- For moderate rashes: Choose a product with zinc oxide such as Baby Butz, Desitin or Balmex. These are stickier, and therefore messier, but the stickiness holds to your baby’s bottom better. This provides a stronger barrier between your baby and their diaper.
- For severe rashes: For really bad rashes you can try Boudreaux Butt Paste (maximum strength) or Burt’s Bees, which contains zinc oxide and sweet almond oil, as well as lanolin and even beeswax — a super combo for baby’s skin.
How Do I Prevent Diaper Rash?
So, you’ve cleared up your baby’s rash and want to prevent it from happening again? I don’t blame you! As mothers, baby’s discomfort is our discomfort too.
Here are some things you can do to help keep a diaper rash away:
- Change them often: Check your baby every 1-2 hours to see if they are wet, and make sure to change them as soon as you notice they’ve gone to the bathroom.
- Clean them thoroughly: When bathing your little one, don’t forget all the nooks and crannies in those cute baby rolls. Use scent-free and alcohol-free wipes or wet cloth to clean the baby between diaper changes.
- Make sure they’re dry: Pat — never rub — baby dry before putting on a clean diaper. Rubbing can cause irritation to their sensitive skin.
- Let their skin breathe: Allow your baby time without a diaper to air dry. This also gives their skin a break from the constant rubbing of the diaper.
- Don’t overtighten the diaper: Diapers that are too tight keep the moisture in the diaper, creating a favorable environment for fungal and bacterial growths. The tight diaper also increases the rubbing and irritation of the baby’s skin.
- Consider eliminating foods: If your baby continually gets a diaper rash after eating a certain food, you might consider holding off on that food for a while. The acid might be too much for your little one to handle, or it could also be a sign of an allergy (source).
- Go fragrance-free: Fragrances can irritate your baby’s delicate skin. Consider using fragrance-free wipes, or even wiping baby’s skin with plain water.
- Wash your hands: Wash your hands before and after diaper changes to prevent the spread of bacteria and yeast.
A Note On Cloth Diapers
As a cloth diaper using mother myself, I am all about saving money and the planet with what I put on my baby’s bottom. However, there are a couple of points you need to be aware of when it comes to cloth diapers and diaper rashes.
1. Ammonia Rash
An ammonia rash really isn’t a rash at all, but a burn caused by prolonged contact with urine in your baby’s diaper. This occurs more often in older babies who are sleeping through the night and appears as blotchy flat spots or blisters.
While ammonia burns can occur in babies who use disposables, they are more common in cloth-diapered babies. That’s because cloth diapers do not leave a baby feeling dry like disposables do. Instead, the moisture will have direct contact with your baby’s skin as long as the diaper is on them.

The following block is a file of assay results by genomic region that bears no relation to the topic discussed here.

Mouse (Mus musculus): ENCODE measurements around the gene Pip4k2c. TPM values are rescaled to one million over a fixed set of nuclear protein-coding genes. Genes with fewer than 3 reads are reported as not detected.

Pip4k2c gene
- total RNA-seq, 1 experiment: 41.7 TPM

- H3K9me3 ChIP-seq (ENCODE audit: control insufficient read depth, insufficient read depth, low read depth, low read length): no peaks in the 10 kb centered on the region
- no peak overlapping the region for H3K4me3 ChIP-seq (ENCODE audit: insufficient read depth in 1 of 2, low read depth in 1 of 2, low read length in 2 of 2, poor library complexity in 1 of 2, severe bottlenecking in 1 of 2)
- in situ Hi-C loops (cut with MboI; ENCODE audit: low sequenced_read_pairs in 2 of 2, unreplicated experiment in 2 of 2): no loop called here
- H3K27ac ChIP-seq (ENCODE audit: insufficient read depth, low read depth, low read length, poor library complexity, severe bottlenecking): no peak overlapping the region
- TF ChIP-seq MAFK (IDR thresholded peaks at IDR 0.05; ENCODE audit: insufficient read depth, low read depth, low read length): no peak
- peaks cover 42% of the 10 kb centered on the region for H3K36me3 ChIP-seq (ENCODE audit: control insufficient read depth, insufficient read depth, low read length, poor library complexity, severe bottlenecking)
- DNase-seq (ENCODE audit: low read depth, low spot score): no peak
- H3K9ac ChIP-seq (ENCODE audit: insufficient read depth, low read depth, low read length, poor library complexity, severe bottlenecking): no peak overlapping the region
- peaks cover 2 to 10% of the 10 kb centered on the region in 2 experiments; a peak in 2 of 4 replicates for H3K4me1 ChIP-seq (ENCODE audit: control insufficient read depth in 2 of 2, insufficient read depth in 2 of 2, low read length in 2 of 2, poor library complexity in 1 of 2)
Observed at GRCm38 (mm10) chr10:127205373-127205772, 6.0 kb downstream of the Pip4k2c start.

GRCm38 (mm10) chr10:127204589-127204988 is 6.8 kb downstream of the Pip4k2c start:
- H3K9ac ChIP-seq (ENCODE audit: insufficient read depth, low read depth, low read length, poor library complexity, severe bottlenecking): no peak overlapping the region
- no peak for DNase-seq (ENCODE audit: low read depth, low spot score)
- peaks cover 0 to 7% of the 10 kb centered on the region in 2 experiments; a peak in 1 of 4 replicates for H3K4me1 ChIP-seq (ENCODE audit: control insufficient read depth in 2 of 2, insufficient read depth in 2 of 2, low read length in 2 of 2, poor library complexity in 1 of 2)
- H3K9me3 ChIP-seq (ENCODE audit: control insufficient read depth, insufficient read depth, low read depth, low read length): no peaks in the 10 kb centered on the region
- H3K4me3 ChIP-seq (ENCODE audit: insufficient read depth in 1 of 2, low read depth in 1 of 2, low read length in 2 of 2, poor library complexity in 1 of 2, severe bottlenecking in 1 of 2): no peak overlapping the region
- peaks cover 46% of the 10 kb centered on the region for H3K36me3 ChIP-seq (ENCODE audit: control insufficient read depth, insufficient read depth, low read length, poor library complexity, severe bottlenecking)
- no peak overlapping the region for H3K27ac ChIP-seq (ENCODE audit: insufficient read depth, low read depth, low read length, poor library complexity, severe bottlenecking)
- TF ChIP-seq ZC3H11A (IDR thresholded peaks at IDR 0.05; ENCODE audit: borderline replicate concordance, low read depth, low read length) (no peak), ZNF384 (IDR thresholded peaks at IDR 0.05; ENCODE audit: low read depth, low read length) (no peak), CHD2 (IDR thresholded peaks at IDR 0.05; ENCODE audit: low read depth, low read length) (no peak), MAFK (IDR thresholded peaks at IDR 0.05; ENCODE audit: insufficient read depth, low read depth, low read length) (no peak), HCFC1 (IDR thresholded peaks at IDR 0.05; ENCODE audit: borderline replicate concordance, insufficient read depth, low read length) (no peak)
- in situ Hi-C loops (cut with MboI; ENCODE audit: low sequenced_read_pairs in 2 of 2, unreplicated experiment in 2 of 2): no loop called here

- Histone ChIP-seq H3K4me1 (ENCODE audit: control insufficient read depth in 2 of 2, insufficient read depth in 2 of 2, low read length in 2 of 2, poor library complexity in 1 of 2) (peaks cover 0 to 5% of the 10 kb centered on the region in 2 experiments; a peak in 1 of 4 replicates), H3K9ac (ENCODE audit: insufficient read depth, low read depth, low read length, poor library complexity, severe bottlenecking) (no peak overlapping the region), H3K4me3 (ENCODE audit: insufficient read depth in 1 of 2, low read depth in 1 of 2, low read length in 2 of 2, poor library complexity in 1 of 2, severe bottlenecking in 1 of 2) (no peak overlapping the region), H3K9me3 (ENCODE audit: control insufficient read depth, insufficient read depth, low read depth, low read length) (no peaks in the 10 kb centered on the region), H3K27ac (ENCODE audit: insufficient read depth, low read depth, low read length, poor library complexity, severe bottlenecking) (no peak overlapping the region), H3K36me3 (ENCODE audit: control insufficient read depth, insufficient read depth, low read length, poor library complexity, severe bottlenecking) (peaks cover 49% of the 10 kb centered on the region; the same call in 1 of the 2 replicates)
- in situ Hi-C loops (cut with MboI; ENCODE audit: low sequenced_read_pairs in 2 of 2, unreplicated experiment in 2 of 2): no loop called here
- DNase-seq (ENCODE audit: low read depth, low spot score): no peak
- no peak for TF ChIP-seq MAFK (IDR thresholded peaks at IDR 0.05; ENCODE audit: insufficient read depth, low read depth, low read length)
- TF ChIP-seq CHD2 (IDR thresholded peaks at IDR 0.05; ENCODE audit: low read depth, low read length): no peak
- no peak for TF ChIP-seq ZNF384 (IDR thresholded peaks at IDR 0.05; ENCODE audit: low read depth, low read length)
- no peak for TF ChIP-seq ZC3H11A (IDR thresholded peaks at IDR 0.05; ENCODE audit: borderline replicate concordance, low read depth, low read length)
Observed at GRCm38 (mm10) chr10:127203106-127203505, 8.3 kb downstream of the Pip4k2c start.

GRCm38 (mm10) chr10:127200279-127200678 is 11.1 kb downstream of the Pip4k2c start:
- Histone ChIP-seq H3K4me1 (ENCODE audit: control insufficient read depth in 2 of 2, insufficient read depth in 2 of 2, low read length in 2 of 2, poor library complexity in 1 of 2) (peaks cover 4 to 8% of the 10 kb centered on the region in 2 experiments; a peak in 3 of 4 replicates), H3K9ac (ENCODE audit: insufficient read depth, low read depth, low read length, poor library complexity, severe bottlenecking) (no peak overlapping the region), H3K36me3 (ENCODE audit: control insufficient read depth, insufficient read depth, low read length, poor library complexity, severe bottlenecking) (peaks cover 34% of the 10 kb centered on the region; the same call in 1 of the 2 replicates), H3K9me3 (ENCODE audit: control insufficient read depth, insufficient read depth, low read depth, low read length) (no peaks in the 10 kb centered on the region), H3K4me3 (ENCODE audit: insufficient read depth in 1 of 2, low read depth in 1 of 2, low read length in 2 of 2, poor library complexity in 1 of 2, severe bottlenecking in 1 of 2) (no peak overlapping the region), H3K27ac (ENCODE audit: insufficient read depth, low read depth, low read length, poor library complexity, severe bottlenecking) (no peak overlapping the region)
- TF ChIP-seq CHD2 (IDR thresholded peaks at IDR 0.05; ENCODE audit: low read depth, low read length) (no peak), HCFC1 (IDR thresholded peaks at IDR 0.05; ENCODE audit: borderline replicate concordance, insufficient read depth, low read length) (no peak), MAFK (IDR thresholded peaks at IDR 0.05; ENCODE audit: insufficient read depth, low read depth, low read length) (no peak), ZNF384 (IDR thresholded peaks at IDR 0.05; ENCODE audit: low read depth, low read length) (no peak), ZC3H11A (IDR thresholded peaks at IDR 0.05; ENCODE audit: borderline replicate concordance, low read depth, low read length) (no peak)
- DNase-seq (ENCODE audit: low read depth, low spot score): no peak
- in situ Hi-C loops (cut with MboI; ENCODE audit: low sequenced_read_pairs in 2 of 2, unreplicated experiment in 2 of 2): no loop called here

2. Using Rash Cream With Cloth Diapers
The treatment game changes when caring for a diaper rash and using cloth diapers.
Many diaper creams contain petroleum, which can cause repelling on synthetic fibers like those found in many modern cloth diapers. This means your diapers will no longer soak in any liquid, causing leaks and often rendering your diapers unusable because of how hard the cream is to get out.
The good news is that there are petroleum-free diaper creams out there — just make sure to read the label carefully.
If you find yourself in a position where you must use a petroleum-based cream, you can still use your diapers! Just make sure to use a liner in between your diaper and your baby’s bottom. This can be a flannel cloth, a piece of cotton, or even an old t-shirt.
If your diapers are made from natural materials such as cotton or bamboo, it doesn’t matter what kind of diaper cream you use, just make sure to wash them thoroughly with hot water and a good detergent.
When Should I Call The Doctor?
In many cases, diaper rashes can clear up on their own without the need of a doctor’s intervention. However, there are some cases when a doctor’s care is necessary.
If your baby is experiencing any of these symptoms with their diaper rash, give your pediatrician a call:
- If baby has a fever.
- If the rash spreads outside of the diaper area.
- If the rash gets worse, even with the use of over-the-counter creams.
- If the rash is accompanied by diarrhea that lasts longer than 48 hours (source).
- If the rash has blisters or pus-filled sores — this is a sign of a bacterial infection.
Taking Rash Action
Chances are, most babies will experience diaper rash at least once. The important thing is to identify the type of rash your baby has, and go through the appropriate steps to stop it in its tracks.
Luckily, there are plenty of products and methods out there to help you do just that!